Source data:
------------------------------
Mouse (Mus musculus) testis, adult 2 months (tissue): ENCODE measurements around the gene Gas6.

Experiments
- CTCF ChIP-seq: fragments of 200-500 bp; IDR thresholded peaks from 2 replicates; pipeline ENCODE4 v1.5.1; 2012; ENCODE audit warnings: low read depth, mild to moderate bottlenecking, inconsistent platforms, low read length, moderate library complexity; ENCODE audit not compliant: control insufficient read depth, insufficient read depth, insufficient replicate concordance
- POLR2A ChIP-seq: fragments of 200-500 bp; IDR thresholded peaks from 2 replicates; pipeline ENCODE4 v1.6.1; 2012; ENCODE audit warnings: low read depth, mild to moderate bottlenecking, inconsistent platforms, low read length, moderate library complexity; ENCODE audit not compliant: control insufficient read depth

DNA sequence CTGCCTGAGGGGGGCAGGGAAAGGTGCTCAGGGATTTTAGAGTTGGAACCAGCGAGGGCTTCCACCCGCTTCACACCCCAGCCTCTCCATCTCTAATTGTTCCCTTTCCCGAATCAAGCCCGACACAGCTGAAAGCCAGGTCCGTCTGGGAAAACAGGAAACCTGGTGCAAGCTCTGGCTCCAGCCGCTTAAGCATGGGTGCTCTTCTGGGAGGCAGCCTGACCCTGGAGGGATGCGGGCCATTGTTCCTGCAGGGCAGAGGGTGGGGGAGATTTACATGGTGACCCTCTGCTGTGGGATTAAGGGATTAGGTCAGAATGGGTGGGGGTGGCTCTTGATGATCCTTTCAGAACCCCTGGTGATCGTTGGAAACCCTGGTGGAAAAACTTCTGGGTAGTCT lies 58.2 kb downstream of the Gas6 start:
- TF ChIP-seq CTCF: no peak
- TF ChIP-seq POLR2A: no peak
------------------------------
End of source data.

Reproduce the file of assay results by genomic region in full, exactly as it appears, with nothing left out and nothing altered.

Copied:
Mouse (Mus musculus) testis, adult 2 months (tissue): ENCODE measurements around the gene Gas6.

Experiments
- CTCF ChIP-seq: fragments of 200-500 bp; IDR thresholded peaks from 2 replicates; pipeline ENCODE4 v1.5.1; 2012; ENCODE audit warnings: low read depth, mild to moderate bottlenecking, inconsistent platforms, low read length, moderate library complexity; ENCODE audit not compliant: control insufficient read depth, insufficient read depth, insufficient replicate concordance
- POLR2A ChIP-seq: fragments of 200-500 bp; IDR thresholded peaks from 2 replicates; pipeline ENCODE4 v1.6.1; 2012; ENCODE audit warnings: low read depth, mild to moderate bottlenecking, inconsistent platforms, low read length, moderate library complexity; ENCODE audit not compliant: control insufficient read depth

DNA sequence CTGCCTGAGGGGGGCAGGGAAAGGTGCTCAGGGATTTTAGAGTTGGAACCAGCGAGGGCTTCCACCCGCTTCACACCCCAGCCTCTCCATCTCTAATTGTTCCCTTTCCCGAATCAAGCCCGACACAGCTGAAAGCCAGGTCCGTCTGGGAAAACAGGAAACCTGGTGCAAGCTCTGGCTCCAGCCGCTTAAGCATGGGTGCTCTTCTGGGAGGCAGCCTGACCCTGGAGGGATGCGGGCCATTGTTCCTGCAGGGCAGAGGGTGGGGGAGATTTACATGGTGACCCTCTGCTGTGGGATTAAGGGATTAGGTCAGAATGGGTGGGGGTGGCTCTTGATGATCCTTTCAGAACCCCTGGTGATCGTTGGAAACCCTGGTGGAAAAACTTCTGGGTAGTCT lies 58.2 kb downstream of the Gas6 start:
- TF ChIP-seq CTCF: no peak
- TF ChIP-seq POLR2A: no peak